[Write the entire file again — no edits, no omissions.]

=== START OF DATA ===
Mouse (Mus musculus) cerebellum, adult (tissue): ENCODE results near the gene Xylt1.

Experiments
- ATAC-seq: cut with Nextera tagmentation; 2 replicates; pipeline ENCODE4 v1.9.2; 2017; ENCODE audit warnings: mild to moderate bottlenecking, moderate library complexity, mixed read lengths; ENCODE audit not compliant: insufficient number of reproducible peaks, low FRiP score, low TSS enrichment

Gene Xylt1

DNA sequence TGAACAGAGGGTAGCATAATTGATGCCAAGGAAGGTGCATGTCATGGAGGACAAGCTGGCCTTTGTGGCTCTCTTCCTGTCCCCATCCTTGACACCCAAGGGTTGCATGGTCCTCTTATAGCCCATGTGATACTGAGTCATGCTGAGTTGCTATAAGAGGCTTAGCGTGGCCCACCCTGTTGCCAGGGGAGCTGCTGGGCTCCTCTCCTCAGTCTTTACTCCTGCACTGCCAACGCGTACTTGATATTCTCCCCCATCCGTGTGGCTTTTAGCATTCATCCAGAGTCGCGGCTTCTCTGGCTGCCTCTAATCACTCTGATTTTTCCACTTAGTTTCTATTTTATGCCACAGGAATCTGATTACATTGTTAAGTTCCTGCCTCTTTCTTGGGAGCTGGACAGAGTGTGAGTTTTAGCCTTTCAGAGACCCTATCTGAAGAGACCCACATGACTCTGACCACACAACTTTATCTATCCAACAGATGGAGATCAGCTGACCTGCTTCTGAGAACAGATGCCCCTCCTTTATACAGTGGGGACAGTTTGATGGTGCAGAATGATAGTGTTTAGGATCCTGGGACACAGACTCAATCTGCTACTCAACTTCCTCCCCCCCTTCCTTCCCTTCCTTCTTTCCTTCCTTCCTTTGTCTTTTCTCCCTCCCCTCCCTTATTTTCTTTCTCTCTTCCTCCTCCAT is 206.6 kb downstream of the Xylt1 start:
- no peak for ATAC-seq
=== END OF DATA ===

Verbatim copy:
Mouse (Mus musculus) cerebellum, adult (tissue): ENCODE results near the gene Xylt1.

Experiments
- ATAC-seq: cut with Nextera tagmentation; 2 replicates; pipeline ENCODE4 v1.9.2; 2017; ENCODE audit warnings: mild to moderate bottlenecking, moderate library complexity, mixed read lengths; ENCODE audit not compliant: insufficient number of reproducible peaks, low FRiP score, low TSS enrichment

Gene Xylt1

DNA sequence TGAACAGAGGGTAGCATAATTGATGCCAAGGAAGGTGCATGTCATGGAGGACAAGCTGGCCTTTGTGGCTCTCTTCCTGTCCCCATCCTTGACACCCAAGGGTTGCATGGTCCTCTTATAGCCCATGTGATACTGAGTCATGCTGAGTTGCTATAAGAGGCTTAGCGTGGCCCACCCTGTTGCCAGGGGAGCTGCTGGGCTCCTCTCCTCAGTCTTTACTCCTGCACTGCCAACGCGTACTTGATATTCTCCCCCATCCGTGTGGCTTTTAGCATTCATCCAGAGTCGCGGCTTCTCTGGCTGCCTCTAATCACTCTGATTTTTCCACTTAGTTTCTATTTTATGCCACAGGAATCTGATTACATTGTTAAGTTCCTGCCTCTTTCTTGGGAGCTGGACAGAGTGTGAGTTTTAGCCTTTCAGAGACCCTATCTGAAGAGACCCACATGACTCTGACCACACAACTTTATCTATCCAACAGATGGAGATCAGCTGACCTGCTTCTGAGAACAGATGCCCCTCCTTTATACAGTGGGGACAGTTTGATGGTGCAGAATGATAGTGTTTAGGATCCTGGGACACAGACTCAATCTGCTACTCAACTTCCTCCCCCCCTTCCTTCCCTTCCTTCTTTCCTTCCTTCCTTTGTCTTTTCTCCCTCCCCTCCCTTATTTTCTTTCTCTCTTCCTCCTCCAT is 206.6 kb downstream of the Xylt1 start:
- no peak for ATAC-seq